CONTACT: Julie Willmot
(609) 278-7137

TRENTON, N.J. - Mercer County Executive Brian M. Hughes wants residents to be aware that the West Windsor Police Department has been designated as a Project Medicine Drop location for the safe disposal of unused prescription medications.

Project Medicine Drop was developed by the New Jersey Division of Consumer Affairs as part of its effort to halt the abuse and diversion of prescription drugs. It allows consumers to dispose of unused and expired medications anonymously 24 hours a day, 365 days a year at “prescription drug drop boxes” located within the headquarters of participating police departments. The West Windsor Police Department, located at 20 Municipal Drive, is the only Project Medicine Drop location in Mercer County.

The Project Medicine Drop boxes are lockable, metal containers resembling mailboxes. The boxes enable consumers to drop off their unused or excess medications safely and securely, with law enforcement agencies authorized to take custody of controlled dangerous substances.

“Having a permanent drop-off location at the West Windsor Police Department makes it easier than ever for people to take an active role in the fight against prescription drug abuse,” Hughes said. “I urge Mercer County residents to take advantage of this service.”

Hughes noted that residents also have an opportunity to safely dispose of unwanted, unused prescription drugs through the National Take Back Initiative, which provides a single-day opportunity to drop off unused medications at pre-identified, secure locations. The Mercer County Sheriff’s Office, in coordination with the U.S. Drug Enforcement Administration, is a local participant in that event.

The safe-disposal programs help keep prescription drugs from falling into the hands of those who might make them available for abuse, and prevents them from being flushed into the water supply or thrown into the trash where they could contaminate the environment. In a partnership endorsed by the State Department of Environmental Protection, Morristown-based Covanta Energy, a nationwide operator of energy-from-waste and renewable energy facilities, has agreed to destroy the medications at no cost to taxpayers, thus potentially saving the police departments thousands of dollars per year.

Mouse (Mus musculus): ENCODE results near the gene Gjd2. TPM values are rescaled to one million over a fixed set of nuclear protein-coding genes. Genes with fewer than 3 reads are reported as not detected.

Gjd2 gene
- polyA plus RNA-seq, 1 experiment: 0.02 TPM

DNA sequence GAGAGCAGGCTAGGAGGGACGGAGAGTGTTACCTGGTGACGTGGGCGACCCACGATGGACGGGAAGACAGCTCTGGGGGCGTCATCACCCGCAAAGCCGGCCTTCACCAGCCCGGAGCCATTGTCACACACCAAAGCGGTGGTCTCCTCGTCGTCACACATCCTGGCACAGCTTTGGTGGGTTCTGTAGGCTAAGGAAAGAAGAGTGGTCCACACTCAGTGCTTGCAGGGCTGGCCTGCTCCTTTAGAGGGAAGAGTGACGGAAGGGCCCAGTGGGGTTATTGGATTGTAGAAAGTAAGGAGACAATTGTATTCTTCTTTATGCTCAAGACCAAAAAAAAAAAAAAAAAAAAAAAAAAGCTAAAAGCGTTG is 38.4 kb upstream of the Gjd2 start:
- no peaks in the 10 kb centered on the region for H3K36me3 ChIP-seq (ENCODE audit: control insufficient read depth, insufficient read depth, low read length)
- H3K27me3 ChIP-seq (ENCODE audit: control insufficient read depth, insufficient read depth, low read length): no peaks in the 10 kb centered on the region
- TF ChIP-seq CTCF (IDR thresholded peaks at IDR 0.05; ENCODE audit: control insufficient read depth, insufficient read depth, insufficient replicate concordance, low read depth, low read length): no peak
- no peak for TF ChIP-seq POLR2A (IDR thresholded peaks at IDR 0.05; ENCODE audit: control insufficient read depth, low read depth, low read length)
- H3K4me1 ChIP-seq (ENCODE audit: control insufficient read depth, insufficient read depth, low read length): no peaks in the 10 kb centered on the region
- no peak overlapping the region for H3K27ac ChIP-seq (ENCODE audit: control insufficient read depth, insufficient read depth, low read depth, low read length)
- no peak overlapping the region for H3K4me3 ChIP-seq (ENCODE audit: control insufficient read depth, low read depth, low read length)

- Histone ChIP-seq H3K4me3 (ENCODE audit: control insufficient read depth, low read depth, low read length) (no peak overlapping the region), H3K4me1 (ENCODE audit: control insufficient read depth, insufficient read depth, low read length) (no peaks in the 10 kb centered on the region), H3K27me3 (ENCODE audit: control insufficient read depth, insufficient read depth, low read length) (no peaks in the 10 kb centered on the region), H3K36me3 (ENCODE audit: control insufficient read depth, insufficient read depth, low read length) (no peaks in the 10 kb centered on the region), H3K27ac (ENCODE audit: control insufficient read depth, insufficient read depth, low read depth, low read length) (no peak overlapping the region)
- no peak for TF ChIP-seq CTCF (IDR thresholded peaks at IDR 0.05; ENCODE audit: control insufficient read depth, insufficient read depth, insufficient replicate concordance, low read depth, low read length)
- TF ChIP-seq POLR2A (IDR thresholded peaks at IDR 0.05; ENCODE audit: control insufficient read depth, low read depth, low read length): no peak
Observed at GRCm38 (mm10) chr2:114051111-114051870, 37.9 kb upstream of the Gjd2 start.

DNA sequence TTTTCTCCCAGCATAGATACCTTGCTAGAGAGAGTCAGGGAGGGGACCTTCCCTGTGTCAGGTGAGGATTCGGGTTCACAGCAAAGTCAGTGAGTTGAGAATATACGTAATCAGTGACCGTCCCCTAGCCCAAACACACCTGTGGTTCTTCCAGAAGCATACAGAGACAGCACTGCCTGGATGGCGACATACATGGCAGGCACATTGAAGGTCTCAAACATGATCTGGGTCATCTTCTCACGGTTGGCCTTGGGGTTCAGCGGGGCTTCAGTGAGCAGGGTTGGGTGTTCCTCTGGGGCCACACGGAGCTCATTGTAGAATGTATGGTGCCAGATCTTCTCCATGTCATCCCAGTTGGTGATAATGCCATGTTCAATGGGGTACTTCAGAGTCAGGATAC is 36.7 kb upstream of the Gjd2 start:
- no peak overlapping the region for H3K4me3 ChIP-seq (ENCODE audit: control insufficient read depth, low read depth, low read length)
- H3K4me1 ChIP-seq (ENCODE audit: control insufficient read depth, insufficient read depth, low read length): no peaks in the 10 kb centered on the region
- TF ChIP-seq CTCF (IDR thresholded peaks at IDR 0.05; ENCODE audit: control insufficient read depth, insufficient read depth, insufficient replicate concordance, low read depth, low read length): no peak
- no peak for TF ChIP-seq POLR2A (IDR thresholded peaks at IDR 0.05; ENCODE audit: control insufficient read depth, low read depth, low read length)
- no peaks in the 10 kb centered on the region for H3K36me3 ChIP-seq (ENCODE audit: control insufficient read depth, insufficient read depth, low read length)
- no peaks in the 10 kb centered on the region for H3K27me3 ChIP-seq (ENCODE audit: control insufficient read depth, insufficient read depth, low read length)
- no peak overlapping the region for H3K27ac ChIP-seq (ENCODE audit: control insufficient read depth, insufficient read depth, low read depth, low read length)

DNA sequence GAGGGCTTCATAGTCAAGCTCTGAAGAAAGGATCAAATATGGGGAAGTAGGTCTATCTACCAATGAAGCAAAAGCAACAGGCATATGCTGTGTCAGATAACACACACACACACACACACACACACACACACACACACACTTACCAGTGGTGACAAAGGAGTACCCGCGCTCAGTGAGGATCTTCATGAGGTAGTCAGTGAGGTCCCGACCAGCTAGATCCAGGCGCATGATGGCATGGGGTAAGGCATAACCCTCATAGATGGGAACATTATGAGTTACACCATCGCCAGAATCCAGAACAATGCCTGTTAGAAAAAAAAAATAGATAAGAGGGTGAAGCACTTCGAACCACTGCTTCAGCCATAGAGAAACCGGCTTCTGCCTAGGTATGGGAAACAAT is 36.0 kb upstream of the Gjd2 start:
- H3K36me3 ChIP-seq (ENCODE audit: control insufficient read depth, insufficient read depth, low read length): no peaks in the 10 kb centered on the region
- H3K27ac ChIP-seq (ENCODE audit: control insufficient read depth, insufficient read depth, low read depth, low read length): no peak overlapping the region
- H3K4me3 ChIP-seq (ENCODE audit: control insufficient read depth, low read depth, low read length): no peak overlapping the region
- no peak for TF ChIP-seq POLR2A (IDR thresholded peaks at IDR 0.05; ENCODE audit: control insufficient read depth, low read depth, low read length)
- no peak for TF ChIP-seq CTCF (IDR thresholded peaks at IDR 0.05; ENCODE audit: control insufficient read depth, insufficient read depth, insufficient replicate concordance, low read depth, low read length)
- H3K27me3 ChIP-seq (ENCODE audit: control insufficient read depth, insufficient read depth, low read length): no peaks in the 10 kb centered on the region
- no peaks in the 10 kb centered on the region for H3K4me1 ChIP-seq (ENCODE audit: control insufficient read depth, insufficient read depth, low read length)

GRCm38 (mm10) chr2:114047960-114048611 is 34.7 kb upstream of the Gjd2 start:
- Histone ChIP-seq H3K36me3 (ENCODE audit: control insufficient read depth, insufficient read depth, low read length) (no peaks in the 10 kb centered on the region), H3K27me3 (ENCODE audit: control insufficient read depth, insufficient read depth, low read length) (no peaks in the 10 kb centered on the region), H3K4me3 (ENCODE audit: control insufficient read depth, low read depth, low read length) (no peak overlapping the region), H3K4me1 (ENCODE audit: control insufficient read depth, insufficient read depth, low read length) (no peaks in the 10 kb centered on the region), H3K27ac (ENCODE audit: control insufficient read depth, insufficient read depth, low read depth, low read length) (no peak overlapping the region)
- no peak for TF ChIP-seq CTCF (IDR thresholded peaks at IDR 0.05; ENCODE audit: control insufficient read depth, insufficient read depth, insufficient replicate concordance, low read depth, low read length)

The healthcare community is part of the State’s multi-tiered approach to fighting prescription drug abuse, joining law enforcement and the New Jersey Prescription Monitoring Program. Supporting that effort in Mercer County are the Prevention Coalition of Mercer County and the Greater Mercer Public Health Partnership. PCMC is a group of diverse individuals from the community dedicated to the prevention and treatment of alcohol, tobacco and other drug abuse problems. GMPHP, a collaboration of 14 organizations representing the public health sector, health care providers and community organizations, was created to implement a three-year grant from the Robert Wood Johnson Foundation that is used to create a Community Health Improvement Plan for Mercer County, focusing on the needs of vulnerable populations.

The New Jersey Prescription Monitoring Program is a statewide database that tracks prescription data on controlled dangerous substances and human growth hormone medications dispensed in New Jersey. It includes enhanced enforcement initiatives, including a comprehensive reorganization of the State Division of Consumer Affairs’ Enforcement Bureau to focus on drug diversion investigations and indiscriminate prescribing by healthcare practitioners. It also includes strategies to reduce the supply of drugs available for abuse, and greater public awareness about the dangers of abuse.

The scope of America’s prescription drug abuse problem is staggering:
  • According to the latest National Survey on Drug Use and Health, conducted by the U.S. Department of Health and Human Services, more than 70 percent of people age 12 and older who abused prescription pain relievers obtained them from friends or relatives, compared with 5 percent who obtained them from drug dealers or the Internet.
  • In June 2011, the New Jersey State Commission of Investigation reported that a growing number of young people are abusing prescription drugs, and noted a significant trend in which the practice has led to increases not only in the number of young people addicted to painkillers, but to the number of young people using heroin as well.
  • Every day, 40 Americans die from an overdose caused by prescription painkiller abuse, according to the U.S. Centers for Disease Control and Prevention. Overdoses of opioid prescription drugs now kill more people in the U.S. than heroin and cocaine combined.
  • Two in five teenagers mistakenly believe prescription drugs are "much safer" than illegal drugs, according to the DEA, and three in 10 teens mistakenly believe prescription painkillers are not addictive.

For more information on halting the abuse and diversion of prescription drugs, visit the State Division of Consumer Affairs’ website at